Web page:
Honestly, I am trying to get better at this whole blogging in regular intervals, but mostly I think I have to actually be saying something in order to blog and I don’t feel you all care or need to hear my every thought, so for right now I think it is better this way. I’m too scatter-brained to try to come up with any sort of blogging schedule.
But today I do feel like I have something to share! Something near and dear to my heart. The language of books. Now I’m not talking about the language you are writing in or how you are writing but I am talking about how your characters are talking. And I’ll be honest, I do not read a whole lot of contemporary literature, I am more of a fantasy/dystopia/steampunk king of girl, so this is more geared towards that (tough believe me I have read contemporary novels with this problem too). And actually this has become a point of focus for me. But I think how your characters talk to each other is just as important as anything else they do, and as important as any part of your world development. After all if JK Rowling had never written the word “Muggle” or “Mud-blood” how different would those books feel? My bet is very.
Language is such an important part of our everyday lives we a lot of times do not think of all the words that are slag or particular to just us, and I think it is something that is overlooked often when writing. Because honestly if I am reading a book that take part in a fantasy word a random “oh my god!” really pulls me right out of it. I think there are masters at this, Scott Westerfeld for example has such a gift for making the language his characters speak in feel real and organic and it just flows. Tamora Pierce is another I feel is a good example. But just as often as the language is good it is also bad, James Dashner for example I feel really missed the mark in his Maze Runner books. It did not feel truthful and more like he just replaced the words he wanted to use with different words to make it seem different. I really feel that this is what happens most often, that authors just replace the curse words or slang words they want to use with something else they made up to make the language stand out. But to me it always feels cheesy and forced and makes me stop cold.
But I think I have some tips to help you define the language in your world just a little bit better!
I think this is usually a huge one for me when reading a fantasy work but a well-defined Parthenon of Gods can make or break a fantasy book. I think Tamora Peirce’s Tortall books are a fantastic illustration of this. Because if your book does not take place on earth then I do not feel like your characters should be calling on the same gods we do. And knowing what gods your characters worship can do a lot to help you develop not only the characters but the culture they live in as well. After all, a culture that worships a war god and one that worships a sea god are going to be vastly different. And they will have different types of speech as well.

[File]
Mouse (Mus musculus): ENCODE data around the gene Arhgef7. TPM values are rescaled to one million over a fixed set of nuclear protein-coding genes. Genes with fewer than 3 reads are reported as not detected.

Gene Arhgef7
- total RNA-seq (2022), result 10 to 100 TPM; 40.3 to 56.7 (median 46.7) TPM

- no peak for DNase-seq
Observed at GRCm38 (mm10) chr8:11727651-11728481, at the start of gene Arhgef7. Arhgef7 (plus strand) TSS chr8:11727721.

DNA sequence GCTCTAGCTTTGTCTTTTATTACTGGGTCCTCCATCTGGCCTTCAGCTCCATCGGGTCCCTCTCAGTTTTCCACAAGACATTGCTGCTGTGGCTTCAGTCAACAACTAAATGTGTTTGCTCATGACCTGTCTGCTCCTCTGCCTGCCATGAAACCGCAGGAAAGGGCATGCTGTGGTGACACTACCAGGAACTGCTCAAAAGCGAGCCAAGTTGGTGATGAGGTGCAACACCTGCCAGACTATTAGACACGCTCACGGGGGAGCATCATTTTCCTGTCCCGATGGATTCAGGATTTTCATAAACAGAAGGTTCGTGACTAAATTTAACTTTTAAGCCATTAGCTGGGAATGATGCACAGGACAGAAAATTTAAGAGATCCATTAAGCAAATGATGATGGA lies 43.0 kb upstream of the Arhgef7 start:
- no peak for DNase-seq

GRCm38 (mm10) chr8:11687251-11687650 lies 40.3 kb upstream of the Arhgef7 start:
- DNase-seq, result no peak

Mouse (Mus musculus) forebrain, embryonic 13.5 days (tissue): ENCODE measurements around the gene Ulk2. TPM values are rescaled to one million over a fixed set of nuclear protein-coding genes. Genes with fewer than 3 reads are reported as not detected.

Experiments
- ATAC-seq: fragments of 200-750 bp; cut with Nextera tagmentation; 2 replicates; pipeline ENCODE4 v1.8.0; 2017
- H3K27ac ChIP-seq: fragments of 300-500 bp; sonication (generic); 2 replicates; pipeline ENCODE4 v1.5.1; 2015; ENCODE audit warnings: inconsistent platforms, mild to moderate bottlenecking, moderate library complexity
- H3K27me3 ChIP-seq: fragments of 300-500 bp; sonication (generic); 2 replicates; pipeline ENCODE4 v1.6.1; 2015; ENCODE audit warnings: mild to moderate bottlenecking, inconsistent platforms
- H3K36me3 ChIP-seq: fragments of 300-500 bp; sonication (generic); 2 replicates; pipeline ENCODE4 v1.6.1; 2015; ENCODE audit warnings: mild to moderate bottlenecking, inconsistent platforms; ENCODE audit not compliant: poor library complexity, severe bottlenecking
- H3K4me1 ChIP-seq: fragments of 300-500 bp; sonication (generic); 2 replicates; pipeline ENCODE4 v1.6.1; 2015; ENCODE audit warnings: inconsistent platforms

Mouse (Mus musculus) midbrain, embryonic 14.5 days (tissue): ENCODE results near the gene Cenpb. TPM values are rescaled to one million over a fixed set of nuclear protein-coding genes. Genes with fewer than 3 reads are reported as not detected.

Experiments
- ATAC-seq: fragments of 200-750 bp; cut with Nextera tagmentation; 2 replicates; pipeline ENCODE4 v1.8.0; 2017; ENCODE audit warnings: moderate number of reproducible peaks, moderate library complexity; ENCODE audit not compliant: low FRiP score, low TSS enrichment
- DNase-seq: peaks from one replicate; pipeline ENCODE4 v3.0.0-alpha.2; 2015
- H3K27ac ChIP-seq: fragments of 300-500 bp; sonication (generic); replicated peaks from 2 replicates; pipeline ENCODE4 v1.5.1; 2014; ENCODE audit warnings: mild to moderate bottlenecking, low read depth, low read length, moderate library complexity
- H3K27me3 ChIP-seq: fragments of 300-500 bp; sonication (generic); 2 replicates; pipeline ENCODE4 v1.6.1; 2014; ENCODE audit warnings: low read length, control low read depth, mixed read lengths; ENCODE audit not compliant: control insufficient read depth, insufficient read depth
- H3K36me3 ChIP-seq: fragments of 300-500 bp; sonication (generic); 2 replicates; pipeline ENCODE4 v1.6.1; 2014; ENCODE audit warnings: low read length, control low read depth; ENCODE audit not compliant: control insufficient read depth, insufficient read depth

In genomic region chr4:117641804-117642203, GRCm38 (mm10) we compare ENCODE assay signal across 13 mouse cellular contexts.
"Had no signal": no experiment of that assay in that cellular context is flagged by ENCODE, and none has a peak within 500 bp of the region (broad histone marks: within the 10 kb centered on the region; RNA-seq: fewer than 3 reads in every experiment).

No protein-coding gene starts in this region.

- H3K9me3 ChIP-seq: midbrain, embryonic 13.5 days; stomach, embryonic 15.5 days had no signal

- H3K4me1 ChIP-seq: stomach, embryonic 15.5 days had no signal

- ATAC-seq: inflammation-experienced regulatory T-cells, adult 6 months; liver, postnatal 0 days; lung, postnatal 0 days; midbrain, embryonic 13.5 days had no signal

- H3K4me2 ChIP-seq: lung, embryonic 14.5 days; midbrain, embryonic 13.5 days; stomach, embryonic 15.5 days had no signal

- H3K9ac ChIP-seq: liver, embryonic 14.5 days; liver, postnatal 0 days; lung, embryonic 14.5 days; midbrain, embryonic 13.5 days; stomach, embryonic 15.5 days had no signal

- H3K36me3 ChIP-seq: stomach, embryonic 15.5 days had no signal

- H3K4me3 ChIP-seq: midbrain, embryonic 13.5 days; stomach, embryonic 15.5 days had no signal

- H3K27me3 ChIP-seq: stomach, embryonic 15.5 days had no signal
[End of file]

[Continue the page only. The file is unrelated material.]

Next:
Another thing you can pull from is a well-defined sub culture. This is something that can be very useful when writing a book that takes place on earth, but I think it really helps everyone. Is your character really into punk music? Tattoos? Dancing? Knowing the kind of things and people your character deals with every day will go lengths to helping you know basic words in their everyday vocabulary. Personally being a person who spends a lot of time playing with, cutting, styling and coloring hair I use a lot of words like foils, bonding , developer, brassy, and tone, I’m sure not ever one dose and likewise I do not use the same words a dancer would. Heck I can’t really even say I know very many. Another way is to create your own sub-culture; I think Cassandra Clair did this very well with her Shadow Hunters. Because she did not just say “Here are the shadow hunters…. Deal with it.” But instead she actually wrote them a complete history and blended it with real history so it feels more organic and real. And that seaways into my next point nicely…
But a good history will take you a long way, as will knowing your time period. Again I feel this is beneficial to all types of books but I feel it is especially useful for dystopian novels. But you have this world, and I want to know and feel that the human (or not human as the case may be) has evolved since point A to point F, after all the language used in the 70s is not entirely the same as the language we use now. So likewise if you are writing a book that takes place in the future your characters should not be using the same words as me. Scott Westerfeld excels at this, but for those of us not as gifted with words I have a few tips. Knowing your history is number one, if you have events you can riff on or people you can pull those names or events into your slang/cussing. Also if it is a dystopian world, how have the world languages settled? Could you pull slang from other languages into your world? Not a book, but I think Joss Whedon did this well in his show Firefly, deciding that English and Chinese are the only two surviving languages from earth and thusly everyone speaks a mixture of both.
Ultimately, in my opinion, language can make or break a book. And I think that it can do wonders to helping you define your world without having to actually say anything. Because language just is. We need it, your characters need it, and I think it is one of the greatest tools in the constant battle of showing not telling. The way your character talks can show so much of the world to the reader that never has to be fully explained, I think everyone can benefit from thinking about their characters language just a bit more.